The Worst News of Our Lives

The Worst News of Our Lives

by Heather and Jason Kimble

ce0c2-onlineeditbabyinviteSo, we went into our 20 week ultrasound on December 5th, 2013 thinking that we were going to find out the sex of our baby.  At that moment, our biggest fear was that we would not be able to determine the gender and we had a party planned for the 15th just a week away to reveal the gender.  We had our 2 envelopes ready so the tech could write the gender down.  One for us and one for our favorite cupcake baker.

 We arrived at the ultrasound on time and waited patiently for our turn in the ultrasound room.  We were so anxious to see the baby.  Once we got in the room and the tech started, things took a dramatic turn.  The tech began scanning and became very quiet.  She didn’t point out much of the baby or any of the things that had happened at the prior ultrasound.  After a few awkward minutes of her scanning and asking some off-putting questions, she declared “Something is wrong, I need to get the doctor.  I am sorry to be the one to tell you this.”  We then waited for what seemed like an eternity for the doctor.  We were saying to each other, “what could it be?”  It is at moments like this that your mind races through the options.  When the doctor finally came in, the information she presented to us was not even in the realm of what we had thought.  Instead of saying that it was something like a birth defect or a possibility that the baby would have some sort of mental disability, the doctor explained that in here opinion there was essentially no scenario in which our baby would survive beyond birth, at best.  We were floored.  The shock that set in can not be described at all.  At this point the doctor went through a variety of medical explanations and explaining that the best option for us was termination.  We just stared at her blankly.  After she was done, we went and sat in our car, uncertain of what to do next.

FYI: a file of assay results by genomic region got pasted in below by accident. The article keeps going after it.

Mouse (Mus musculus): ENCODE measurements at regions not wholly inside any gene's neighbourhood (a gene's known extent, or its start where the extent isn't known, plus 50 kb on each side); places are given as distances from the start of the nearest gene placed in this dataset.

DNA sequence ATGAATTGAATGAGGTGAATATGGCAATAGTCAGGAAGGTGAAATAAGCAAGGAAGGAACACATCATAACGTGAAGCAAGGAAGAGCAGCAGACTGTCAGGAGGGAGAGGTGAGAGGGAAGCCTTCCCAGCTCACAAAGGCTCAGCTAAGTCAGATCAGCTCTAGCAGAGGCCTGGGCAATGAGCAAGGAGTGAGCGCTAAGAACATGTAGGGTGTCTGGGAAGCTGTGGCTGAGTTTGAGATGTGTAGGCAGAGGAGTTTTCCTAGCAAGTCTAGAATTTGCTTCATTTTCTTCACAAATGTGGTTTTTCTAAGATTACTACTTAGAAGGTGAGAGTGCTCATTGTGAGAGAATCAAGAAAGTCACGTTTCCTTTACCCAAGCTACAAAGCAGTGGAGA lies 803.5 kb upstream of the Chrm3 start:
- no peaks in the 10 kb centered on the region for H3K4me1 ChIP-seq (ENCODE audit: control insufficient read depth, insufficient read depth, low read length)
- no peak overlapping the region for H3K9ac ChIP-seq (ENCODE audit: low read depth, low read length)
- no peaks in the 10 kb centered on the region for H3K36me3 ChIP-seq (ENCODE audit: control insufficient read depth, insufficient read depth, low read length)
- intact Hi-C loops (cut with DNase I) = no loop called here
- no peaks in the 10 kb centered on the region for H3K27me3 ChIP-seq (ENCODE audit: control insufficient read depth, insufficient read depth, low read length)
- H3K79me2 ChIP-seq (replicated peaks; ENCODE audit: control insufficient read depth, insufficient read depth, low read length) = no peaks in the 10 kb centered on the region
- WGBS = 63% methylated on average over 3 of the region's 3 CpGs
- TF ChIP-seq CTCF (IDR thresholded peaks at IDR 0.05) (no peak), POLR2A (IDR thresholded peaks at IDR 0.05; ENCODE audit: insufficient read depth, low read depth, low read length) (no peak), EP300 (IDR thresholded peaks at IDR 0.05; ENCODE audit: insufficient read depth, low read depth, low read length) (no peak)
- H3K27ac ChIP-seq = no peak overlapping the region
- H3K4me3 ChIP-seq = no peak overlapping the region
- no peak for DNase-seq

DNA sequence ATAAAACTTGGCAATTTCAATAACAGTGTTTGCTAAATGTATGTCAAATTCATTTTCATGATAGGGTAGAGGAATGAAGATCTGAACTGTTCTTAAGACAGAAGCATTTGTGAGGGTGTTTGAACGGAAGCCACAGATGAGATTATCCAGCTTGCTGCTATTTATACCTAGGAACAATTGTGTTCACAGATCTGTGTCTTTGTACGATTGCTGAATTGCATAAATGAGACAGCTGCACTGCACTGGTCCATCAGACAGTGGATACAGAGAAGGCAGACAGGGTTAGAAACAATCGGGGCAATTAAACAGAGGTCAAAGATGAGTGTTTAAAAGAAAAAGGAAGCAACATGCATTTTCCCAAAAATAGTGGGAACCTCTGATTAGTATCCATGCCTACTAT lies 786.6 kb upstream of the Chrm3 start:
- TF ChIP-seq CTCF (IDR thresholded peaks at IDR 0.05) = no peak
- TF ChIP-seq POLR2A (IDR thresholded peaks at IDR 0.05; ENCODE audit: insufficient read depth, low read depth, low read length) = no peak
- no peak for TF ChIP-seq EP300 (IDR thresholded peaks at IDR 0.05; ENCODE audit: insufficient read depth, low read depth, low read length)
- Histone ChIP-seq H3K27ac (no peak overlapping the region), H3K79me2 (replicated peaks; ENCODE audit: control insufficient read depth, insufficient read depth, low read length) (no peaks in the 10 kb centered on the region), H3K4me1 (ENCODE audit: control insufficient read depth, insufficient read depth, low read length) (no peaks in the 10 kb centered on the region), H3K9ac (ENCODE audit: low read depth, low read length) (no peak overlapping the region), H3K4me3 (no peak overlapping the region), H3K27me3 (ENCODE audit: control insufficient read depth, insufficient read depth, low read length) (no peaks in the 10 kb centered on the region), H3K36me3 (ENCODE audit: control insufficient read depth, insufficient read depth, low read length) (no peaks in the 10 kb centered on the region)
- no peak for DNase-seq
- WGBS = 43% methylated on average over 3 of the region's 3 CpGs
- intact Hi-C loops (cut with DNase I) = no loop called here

Our OB called shortly after we were in the car.  I am not sure how long we had been sitting there.  We went in to see the OB that very moment, as her office was in the next building over.  We hoped to go in and find out our options and see what could be done.  Unfortunately, that was not exactly what happened.  When we went in, the doctor said, “So this must be some difficult news.”  From there she went on to explain the baby would not make it and that because of this, the best option would be immediate delivery to avoid any potential risks to my health.  She wanted us to come in just 4 days later to deliver the baby so that the pregnancy would be terminated.  At first, we didn’t even realize what she was offering us.  Once it all clicked, I said that I was not comfortable with this option.  The doctor continued to try to convince me, and then told me to go home and think about it.

I immediately decided that this option was not for me. It goes against everything I believe in.  When we got in the car, that was the first thing I said.  But now what do we do next?  We went to my parents that night and explained the information we had received.  Jason called his mother after the appointment to tell her what we now knew as well.  Everyone was as devastated as we were.